Don’t be afraid to experiment

As long as intermittent fasting doesn’t negatively affect your relationship with food and make you feel too guilty or too restricted, feel free to play around.

Ultimately, there are no set rules when it comes to intermittent fasting, so what works for one person may not feel comfortable for you.

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Intermittent fasting

A style of eating that divides each day into two simple windows: one where you may be eating and one where you don’t.

This eating pattern is popular for its effectiveness as a weight-loss strategy, its potential to reduce the risk of certain chronic diseases, and its ability to lower blood pressure and improve insulin sensitivity.

Repeating positive affirmations to yourself — “This is going to be great!” — might help get into a productive flow.

Convincing yourself that you want to do it or that you’ll feel so much better if you stick to it is easier than trying to force yourself into it.

To avoid the morning munchies, look at the last meal you ate before starting your fast: Did it have enough fiber? Protein? Whole grains? Are you hydrated? Filling up with balanced and satiating foods before your fast will keep you fuller longer.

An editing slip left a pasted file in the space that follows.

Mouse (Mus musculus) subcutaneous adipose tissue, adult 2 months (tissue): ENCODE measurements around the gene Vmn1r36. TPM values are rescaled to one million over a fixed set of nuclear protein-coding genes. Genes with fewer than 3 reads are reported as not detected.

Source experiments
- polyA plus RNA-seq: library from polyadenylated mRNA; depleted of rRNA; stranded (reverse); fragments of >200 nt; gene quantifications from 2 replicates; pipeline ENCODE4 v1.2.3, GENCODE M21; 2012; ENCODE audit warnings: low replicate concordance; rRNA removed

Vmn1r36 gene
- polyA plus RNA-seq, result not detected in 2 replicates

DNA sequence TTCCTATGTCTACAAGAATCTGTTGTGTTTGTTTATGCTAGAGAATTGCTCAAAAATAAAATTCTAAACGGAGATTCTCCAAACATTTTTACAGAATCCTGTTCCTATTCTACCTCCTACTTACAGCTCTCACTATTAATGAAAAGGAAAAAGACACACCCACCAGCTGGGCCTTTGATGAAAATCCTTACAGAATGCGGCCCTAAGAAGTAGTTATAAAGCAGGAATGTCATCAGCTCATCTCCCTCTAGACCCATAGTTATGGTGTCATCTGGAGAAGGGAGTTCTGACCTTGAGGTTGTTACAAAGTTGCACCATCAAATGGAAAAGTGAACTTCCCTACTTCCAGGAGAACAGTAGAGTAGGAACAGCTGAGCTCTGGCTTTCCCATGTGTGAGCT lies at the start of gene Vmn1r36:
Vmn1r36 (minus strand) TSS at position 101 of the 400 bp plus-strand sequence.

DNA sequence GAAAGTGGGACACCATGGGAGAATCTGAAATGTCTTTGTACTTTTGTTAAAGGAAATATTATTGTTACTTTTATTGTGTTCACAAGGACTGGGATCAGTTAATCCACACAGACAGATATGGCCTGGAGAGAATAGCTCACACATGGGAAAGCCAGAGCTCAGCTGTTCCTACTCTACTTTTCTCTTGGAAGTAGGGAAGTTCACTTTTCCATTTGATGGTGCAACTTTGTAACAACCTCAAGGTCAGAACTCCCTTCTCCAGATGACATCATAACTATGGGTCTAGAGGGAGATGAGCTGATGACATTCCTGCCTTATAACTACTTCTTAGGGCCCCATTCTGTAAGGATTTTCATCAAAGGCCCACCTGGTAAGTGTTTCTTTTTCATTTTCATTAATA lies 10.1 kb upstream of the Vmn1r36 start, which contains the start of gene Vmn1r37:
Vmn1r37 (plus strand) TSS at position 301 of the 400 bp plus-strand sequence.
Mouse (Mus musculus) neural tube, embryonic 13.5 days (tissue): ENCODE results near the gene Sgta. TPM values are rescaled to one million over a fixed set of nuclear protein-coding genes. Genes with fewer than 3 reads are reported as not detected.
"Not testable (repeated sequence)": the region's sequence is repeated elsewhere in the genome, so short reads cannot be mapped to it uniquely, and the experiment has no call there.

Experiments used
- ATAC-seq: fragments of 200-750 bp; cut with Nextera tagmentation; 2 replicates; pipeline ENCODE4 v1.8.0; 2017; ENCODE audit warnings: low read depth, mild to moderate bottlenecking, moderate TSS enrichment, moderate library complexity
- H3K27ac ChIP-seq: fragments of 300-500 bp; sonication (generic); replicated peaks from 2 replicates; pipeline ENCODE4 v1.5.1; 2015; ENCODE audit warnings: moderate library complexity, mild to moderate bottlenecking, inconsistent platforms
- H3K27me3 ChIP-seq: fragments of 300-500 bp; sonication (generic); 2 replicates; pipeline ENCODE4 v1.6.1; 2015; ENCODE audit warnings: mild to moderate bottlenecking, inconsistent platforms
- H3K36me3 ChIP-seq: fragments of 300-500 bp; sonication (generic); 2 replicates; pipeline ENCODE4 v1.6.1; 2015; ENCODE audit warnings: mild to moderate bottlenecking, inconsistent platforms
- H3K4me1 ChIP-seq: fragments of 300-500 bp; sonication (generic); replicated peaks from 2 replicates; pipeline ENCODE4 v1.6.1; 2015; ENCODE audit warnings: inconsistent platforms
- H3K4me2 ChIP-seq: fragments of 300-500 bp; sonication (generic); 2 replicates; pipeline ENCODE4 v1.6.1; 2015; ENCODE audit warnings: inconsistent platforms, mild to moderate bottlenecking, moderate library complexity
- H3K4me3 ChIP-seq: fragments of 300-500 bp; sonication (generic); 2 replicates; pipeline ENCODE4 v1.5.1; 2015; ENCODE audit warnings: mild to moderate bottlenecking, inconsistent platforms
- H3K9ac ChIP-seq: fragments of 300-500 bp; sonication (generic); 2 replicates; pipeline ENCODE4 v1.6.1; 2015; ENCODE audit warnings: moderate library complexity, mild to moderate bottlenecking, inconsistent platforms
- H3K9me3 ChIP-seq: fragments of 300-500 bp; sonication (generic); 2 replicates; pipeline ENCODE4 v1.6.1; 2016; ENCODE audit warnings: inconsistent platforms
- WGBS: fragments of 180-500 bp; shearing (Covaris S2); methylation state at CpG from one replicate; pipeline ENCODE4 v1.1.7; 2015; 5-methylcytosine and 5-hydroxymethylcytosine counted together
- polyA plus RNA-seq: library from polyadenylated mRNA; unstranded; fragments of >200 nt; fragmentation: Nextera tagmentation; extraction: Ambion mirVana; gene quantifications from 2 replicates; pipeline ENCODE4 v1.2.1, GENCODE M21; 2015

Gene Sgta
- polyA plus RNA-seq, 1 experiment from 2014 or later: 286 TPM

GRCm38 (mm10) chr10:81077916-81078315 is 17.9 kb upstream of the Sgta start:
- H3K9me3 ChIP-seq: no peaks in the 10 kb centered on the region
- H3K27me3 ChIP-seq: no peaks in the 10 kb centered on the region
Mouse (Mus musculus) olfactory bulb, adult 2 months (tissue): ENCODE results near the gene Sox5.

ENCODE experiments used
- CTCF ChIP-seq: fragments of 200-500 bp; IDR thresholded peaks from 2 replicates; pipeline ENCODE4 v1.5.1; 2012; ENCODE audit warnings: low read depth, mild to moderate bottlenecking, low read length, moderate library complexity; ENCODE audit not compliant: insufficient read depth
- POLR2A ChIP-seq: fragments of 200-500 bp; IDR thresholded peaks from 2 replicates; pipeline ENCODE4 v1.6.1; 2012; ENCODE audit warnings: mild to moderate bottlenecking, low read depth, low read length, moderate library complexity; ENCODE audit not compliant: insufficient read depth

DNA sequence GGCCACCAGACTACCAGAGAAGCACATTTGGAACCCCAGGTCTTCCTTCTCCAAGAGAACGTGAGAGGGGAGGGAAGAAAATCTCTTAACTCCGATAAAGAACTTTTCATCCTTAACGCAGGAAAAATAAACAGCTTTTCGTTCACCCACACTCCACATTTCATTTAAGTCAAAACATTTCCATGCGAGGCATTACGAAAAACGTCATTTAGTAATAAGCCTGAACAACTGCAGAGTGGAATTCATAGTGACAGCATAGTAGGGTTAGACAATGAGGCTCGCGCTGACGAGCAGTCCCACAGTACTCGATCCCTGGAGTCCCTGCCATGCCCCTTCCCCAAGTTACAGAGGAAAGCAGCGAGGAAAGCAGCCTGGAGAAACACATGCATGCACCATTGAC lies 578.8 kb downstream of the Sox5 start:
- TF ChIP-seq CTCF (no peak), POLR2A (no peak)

Of course, if you’re nearing the end of your fast and no amount of black coffee will fill the void, breaking your fast early is not the end of the world. 

Throughout history, people have fasted for religious purposes, to make a political statement, to cure illnesses, and before certain medical procedures, among other things. 

If you know people who fast for reasons outside of weight loss, someone who maybe does it for spiritual reasons, having a conversation about motivations from another point of view may be helpful.

Behavior change is hard, because we become comfortable with our patterns. It up takes a great deal of mental energy until it becomes habit.

Intermittent fasting challenges the “three meals a day plus snacks” style of eating we are so accustomed to, in which it’s easy to feel like you should take in a meal, even when you’re not hungry, simply because it’s lunchtime.

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RELATED IDEAS

Intermittent fasting
It's not a diet, it's a pattern of eating, a way of scheduling your meals so that you get the most out of them. It doesn’t change what you eat, it changes when you eat.

The Beginner's Guide to Intermittent Fasting

jamesclear.com

Spontaneous meal skipping

In most scenarios, you don't need to follow a structured intermittent fasting plan in order to reap its benefits.

Skip meals from time to time when you're inclined to do so because you're not that hungry or too busy to cook. It's spontaneous but make sure to eat healthier during the other meals.

6 Popular Ways to Do Intermittent Fasting

healthline.com

Fasting means abstinence of some or all food for a period of time.

Intermittent fasting ranges from eating a few calories all day every other day or several times a week to fasting for 16 hours or more every day.

The Benefits of Intermittent Fasting

nytimes.com

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